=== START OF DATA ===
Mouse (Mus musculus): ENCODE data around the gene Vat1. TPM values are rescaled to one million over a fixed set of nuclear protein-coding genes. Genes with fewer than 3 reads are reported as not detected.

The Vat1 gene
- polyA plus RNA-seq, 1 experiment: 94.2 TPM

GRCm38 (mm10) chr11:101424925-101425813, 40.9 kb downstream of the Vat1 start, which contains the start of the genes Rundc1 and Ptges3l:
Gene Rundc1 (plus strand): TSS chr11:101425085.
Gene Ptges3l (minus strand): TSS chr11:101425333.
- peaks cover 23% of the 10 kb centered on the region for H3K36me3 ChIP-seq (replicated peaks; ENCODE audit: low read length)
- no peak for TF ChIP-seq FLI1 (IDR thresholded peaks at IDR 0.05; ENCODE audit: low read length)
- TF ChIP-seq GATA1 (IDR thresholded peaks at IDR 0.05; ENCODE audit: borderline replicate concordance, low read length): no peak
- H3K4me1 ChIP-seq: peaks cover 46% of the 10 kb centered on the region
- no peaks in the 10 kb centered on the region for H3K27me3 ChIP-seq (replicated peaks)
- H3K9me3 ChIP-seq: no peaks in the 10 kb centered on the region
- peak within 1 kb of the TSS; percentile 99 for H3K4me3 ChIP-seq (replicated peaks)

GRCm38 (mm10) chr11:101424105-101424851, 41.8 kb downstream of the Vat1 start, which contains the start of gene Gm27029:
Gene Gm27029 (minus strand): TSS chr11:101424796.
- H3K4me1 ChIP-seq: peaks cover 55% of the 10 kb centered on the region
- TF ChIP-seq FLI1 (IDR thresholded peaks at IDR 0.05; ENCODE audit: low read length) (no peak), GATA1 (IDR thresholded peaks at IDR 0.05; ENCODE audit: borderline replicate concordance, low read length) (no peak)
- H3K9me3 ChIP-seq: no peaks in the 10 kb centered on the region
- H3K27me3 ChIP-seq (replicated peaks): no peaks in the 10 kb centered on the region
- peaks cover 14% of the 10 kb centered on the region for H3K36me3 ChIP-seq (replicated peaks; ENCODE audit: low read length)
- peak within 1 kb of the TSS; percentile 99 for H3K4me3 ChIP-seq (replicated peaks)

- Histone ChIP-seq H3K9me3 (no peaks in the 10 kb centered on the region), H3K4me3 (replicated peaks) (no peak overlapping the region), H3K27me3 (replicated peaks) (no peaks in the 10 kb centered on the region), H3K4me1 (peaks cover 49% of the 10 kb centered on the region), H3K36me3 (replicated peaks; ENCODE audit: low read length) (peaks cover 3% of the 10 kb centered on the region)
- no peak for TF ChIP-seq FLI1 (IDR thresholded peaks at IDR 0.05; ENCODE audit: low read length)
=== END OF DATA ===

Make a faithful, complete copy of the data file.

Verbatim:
Mouse (Mus musculus): ENCODE data around the gene Vat1. TPM values are rescaled to one million over a fixed set of nuclear protein-coding genes. Genes with fewer than 3 reads are reported as not detected.

The Vat1 gene
- polyA plus RNA-seq, 1 experiment: 94.2 TPM

GRCm38 (mm10) chr11:101424925-101425813, 40.9 kb downstream of the Vat1 start, which contains the start of the genes Rundc1 and Ptges3l:
Gene Rundc1 (plus strand): TSS chr11:101425085.
Gene Ptges3l (minus strand): TSS chr11:101425333.
- peaks cover 23% of the 10 kb centered on the region for H3K36me3 ChIP-seq (replicated peaks; ENCODE audit: low read length)
- no peak for TF ChIP-seq FLI1 (IDR thresholded peaks at IDR 0.05; ENCODE audit: low read length)
- TF ChIP-seq GATA1 (IDR thresholded peaks at IDR 0.05; ENCODE audit: borderline replicate concordance, low read length): no peak
- H3K4me1 ChIP-seq: peaks cover 46% of the 10 kb centered on the region
- no peaks in the 10 kb centered on the region for H3K27me3 ChIP-seq (replicated peaks)
- H3K9me3 ChIP-seq: no peaks in the 10 kb centered on the region
- peak within 1 kb of the TSS; percentile 99 for H3K4me3 ChIP-seq (replicated peaks)

GRCm38 (mm10) chr11:101424105-101424851, 41.8 kb downstream of the Vat1 start, which contains the start of gene Gm27029:
Gene Gm27029 (minus strand): TSS chr11:101424796.
- H3K4me1 ChIP-seq: peaks cover 55% of the 10 kb centered on the region
- TF ChIP-seq FLI1 (IDR thresholded peaks at IDR 0.05; ENCODE audit: low read length) (no peak), GATA1 (IDR thresholded peaks at IDR 0.05; ENCODE audit: borderline replicate concordance, low read length) (no peak)
- H3K9me3 ChIP-seq: no peaks in the 10 kb centered on the region
- H3K27me3 ChIP-seq (replicated peaks): no peaks in the 10 kb centered on the region
- peaks cover 14% of the 10 kb centered on the region for H3K36me3 ChIP-seq (replicated peaks; ENCODE audit: low read length)
- peak within 1 kb of the TSS; percentile 99 for H3K4me3 ChIP-seq (replicated peaks)

- Histone ChIP-seq H3K9me3 (no peaks in the 10 kb centered on the region), H3K4me3 (replicated peaks) (no peak overlapping the region), H3K27me3 (replicated peaks) (no peaks in the 10 kb centered on the region), H3K4me1 (peaks cover 49% of the 10 kb centered on the region), H3K36me3 (replicated peaks; ENCODE audit: low read length) (peaks cover 3% of the 10 kb centered on the region)
- no peak for TF ChIP-seq FLI1 (IDR thresholded peaks at IDR 0.05; ENCODE audit: low read length)